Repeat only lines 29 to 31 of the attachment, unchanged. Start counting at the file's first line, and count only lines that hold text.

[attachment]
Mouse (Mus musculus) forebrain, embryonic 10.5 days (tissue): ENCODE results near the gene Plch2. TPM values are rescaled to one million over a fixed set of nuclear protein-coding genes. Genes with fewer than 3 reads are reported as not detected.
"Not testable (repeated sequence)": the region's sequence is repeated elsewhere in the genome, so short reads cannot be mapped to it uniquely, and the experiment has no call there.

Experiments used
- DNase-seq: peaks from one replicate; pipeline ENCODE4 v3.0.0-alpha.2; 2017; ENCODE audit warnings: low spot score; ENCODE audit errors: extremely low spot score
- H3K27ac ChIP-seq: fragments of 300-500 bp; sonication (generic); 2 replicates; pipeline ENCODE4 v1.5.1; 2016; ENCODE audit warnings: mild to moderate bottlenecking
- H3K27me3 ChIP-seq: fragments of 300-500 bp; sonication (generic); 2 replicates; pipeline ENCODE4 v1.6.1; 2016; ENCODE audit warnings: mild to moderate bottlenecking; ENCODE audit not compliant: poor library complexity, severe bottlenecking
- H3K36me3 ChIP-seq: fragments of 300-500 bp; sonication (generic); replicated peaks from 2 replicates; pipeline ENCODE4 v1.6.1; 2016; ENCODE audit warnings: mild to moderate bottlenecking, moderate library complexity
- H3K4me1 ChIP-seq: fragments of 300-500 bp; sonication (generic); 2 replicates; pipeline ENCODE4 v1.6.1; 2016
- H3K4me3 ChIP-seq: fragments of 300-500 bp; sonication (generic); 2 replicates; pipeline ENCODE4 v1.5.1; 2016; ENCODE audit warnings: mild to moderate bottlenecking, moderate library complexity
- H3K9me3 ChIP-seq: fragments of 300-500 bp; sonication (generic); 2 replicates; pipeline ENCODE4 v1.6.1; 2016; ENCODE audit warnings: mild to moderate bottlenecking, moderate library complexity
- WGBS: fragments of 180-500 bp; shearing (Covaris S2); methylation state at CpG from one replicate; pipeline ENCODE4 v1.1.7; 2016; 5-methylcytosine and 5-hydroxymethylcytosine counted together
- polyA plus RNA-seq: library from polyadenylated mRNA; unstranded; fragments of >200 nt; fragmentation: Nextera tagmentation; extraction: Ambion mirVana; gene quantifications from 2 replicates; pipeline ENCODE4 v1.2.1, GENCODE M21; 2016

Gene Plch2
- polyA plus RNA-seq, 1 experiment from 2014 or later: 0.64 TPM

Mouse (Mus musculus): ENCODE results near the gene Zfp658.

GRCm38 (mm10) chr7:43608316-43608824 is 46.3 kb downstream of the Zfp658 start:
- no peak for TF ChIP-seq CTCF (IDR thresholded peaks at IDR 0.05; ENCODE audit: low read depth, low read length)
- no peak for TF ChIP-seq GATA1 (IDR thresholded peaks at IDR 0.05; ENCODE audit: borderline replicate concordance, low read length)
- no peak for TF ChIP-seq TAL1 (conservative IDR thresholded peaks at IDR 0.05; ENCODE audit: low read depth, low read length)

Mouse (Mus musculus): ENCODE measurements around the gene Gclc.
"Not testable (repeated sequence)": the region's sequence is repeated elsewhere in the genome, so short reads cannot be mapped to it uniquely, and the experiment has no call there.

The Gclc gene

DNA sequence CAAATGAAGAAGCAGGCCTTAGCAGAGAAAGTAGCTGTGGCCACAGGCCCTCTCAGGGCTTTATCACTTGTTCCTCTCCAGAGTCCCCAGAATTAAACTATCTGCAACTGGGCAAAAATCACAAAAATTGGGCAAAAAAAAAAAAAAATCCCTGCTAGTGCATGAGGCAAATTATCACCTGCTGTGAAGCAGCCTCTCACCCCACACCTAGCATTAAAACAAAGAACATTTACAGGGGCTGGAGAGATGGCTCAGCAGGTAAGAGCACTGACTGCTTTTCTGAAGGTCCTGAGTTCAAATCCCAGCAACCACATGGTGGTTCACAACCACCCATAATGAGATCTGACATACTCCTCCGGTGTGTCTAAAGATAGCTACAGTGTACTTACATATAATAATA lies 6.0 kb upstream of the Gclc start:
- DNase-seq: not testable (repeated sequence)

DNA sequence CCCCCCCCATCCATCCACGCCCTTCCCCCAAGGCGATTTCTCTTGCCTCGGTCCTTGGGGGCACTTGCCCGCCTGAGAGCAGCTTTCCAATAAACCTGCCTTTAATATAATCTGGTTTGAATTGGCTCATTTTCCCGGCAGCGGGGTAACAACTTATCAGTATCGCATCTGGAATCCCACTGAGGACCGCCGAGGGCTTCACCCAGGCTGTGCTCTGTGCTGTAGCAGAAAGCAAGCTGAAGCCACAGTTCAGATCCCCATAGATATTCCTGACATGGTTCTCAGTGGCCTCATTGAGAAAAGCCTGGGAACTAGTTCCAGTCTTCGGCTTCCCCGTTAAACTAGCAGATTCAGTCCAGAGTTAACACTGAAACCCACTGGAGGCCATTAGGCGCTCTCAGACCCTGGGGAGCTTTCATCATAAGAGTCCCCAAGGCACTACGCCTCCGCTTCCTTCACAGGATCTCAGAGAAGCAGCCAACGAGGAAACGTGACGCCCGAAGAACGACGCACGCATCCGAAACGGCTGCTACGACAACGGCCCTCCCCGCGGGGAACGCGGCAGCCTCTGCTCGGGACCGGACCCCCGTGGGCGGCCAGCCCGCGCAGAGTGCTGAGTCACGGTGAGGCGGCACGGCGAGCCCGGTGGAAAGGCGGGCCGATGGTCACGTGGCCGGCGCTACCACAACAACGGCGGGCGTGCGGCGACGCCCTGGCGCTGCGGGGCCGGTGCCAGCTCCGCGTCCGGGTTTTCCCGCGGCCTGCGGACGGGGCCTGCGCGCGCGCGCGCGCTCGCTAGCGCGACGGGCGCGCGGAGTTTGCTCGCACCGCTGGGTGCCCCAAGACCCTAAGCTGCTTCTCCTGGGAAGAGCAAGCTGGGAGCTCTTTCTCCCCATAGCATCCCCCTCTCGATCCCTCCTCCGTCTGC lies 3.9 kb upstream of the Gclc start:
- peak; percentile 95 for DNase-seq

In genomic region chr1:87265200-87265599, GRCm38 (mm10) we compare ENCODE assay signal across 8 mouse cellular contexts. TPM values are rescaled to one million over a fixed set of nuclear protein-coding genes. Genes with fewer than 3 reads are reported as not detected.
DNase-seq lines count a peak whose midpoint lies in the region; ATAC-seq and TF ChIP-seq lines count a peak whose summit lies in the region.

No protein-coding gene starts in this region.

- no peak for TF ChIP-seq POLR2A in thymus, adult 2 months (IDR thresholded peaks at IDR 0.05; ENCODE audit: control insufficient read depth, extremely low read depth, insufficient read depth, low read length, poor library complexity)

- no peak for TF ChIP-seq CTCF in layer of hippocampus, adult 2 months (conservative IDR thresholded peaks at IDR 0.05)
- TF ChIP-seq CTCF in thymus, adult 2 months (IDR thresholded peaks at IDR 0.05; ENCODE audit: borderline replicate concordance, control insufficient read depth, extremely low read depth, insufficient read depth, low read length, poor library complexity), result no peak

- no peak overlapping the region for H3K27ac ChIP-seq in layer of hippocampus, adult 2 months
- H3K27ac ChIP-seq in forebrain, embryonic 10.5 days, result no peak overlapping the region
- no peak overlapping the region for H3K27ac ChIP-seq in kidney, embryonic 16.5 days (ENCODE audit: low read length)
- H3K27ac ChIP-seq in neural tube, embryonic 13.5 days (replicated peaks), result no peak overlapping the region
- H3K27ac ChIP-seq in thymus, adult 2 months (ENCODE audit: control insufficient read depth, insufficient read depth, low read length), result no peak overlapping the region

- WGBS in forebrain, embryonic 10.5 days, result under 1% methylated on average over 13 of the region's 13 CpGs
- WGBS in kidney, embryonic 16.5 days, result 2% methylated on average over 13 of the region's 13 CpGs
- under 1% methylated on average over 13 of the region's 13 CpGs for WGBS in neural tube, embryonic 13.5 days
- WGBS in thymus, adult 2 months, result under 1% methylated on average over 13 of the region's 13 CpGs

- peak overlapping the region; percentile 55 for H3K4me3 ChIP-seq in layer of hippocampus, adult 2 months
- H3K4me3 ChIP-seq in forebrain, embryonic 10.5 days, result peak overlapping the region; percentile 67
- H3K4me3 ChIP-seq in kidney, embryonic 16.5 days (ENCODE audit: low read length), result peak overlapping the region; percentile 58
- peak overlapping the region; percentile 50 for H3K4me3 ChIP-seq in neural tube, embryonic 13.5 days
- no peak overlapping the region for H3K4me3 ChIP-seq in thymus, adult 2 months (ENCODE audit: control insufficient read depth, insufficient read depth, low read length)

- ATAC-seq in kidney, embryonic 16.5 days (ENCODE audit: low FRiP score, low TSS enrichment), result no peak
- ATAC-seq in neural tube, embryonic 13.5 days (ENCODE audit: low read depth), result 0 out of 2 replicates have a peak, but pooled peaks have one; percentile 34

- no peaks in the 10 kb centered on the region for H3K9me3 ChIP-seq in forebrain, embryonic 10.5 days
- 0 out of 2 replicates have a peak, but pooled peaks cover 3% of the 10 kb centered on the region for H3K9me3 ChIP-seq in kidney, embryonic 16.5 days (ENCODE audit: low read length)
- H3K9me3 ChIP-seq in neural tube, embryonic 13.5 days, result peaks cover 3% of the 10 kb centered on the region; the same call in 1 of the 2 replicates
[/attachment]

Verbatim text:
No protein-coding gene starts in this region.

- no peak for TF ChIP-seq POLR2A in thymus, adult 2 months (IDR thresholded peaks at IDR 0.05; ENCODE audit: control insufficient read depth, extremely low read depth, insufficient read depth, low read length, poor library complexity)

- no peak for TF ChIP-seq CTCF in layer of hippocampus, adult 2 months (conservative IDR thresholded peaks at IDR 0.05)